Parts of Birmingham have some of the highest rates of long-term unemployment although the picture is improving, according to new statistics.
The city featured alongside other parts of the West Midlands in a list of the top 20 places in England for long-term unemployment.
More than a fifth of working age adults in Wolverhampton had been out of work for more than a year in 2014 - 21.8 per cent of the population or 3,473 people.
In Birmingham, it was 19.8 per cent, Sandwell was slightly lower at 17.9 per cent, Walsall was 14.1 per cent and in Dudley it was 13.9 per cent.
However, things are improving, with the number of people claiming Jobseeker's Allowance for long periods in Wolverhampton dropping by nearly a fifth from 2013 while it was down in all the other areas as well, including 29.3 per cent in Walsall and 15.8 per cent in Birmingham.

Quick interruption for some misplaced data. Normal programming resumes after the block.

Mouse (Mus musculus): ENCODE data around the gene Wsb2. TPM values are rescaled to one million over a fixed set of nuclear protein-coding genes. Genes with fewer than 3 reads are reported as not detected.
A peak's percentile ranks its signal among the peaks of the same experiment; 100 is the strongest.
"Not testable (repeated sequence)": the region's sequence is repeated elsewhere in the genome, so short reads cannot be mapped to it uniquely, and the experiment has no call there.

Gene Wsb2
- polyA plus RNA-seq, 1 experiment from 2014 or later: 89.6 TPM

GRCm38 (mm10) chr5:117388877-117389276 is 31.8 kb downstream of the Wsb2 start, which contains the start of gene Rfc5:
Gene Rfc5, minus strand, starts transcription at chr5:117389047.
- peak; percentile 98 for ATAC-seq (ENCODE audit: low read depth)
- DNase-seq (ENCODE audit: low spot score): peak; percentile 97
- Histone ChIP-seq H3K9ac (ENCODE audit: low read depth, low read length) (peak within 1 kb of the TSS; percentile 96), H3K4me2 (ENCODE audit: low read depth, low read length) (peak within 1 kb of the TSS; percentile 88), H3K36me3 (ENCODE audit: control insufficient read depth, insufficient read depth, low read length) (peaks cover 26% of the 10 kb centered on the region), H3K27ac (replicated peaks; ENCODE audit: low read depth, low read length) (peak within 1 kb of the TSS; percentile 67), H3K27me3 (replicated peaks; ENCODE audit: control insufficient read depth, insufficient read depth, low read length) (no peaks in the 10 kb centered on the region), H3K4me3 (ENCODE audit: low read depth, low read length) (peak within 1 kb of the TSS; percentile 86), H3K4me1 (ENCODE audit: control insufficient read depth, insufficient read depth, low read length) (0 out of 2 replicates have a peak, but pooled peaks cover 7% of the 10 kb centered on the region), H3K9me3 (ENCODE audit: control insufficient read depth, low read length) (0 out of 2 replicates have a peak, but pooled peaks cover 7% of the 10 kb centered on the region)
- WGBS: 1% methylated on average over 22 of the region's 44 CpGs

The figures are based on the average number of people aged 16 to 64 in an area who have been claiming Jobseeker's Allowance for 12 months or more.
This figure does not include people who are looking for work but not claiming the allowance so the actual numbers of people who are long-term unemployed may be higher.
According to Public Health England, unemployment is associated with an increased risk of ill health and mortality.
There are relationships between unemployment and poor mental health and suicide, higher self-reported ill health and limiting long-term illness and a higher prevalence of risky health behaviours including alcohol use and smoking.
People with long-term psychiatric problems are less likely to be in employment than those with long-term physical disabilities despite indications most people with severe mental illness would like to work.